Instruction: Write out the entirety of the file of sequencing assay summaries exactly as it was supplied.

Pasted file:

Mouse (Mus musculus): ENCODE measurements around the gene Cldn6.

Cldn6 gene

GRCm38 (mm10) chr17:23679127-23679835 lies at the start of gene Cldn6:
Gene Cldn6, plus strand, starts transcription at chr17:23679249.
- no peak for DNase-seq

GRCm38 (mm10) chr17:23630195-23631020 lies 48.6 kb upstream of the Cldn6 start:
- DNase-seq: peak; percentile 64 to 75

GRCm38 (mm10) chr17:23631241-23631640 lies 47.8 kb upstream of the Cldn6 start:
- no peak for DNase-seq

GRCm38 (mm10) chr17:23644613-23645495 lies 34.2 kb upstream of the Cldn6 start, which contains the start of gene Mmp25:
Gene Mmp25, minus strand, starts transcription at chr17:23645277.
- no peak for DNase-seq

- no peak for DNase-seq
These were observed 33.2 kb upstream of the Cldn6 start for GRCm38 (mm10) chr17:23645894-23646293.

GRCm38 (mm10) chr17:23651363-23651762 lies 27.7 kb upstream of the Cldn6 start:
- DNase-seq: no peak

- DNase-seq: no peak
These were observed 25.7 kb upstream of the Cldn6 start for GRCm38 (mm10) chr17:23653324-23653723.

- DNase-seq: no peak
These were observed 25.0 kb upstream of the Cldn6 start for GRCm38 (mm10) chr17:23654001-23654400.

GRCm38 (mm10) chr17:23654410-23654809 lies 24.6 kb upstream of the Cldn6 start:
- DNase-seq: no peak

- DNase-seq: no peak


Mouse (Mus musculus): ENCODE measurements around the gene Cldn6.

Cldn6 gene

GRCm38 (mm10) chr17:23679127-23679835 lies at the start of gene Cldn6:
Gene Cldn6, plus strand, starts transcription at chr17:23679249.
- no peak for DNase-seq

GRCm38 (mm10) chr17:23630195-23631020 lies 48.6 kb upstream of the Cldn6 start:
- DNase-seq: peak; percentile 64 to 75

GRCm38 (mm10) chr17:23631241-23631640 lies 47.8 kb upstream of the Cldn6 start:
- no peak for DNase-seq

GRCm38 (mm10) chr17:23644613-23645495 lies 34.2 kb upstream of the Cldn6 start, which contains the start of gene Mmp25:
Gene Mmp25, minus strand, starts transcription at chr17:23645277.
- no peak for DNase-seq

- no peak for DNase-seq
These were observed 33.2 kb upstream of the Cldn6 start for GRCm38 (mm10) chr17:23645894-23646293.

GRCm38 (mm10) chr17:23651363-23651762 lies 27.7 kb upstream of the Cldn6 start:
- DNase-seq: no peak

- DNase-seq: no peak
These were observed 25.7 kb upstream of the Cldn6 start for GRCm38 (mm10) chr17:23653324-23653723.

- DNase-seq: no peak
These were observed 25.0 kb upstream of the Cldn6 start for GRCm38 (mm10) chr17:23654001-23654400.

GRCm38 (mm10) chr17:23654410-23654809 lies 24.6 kb upstream of the Cldn6 start:
- DNase-seq: no peak

- DNase-seq: no peak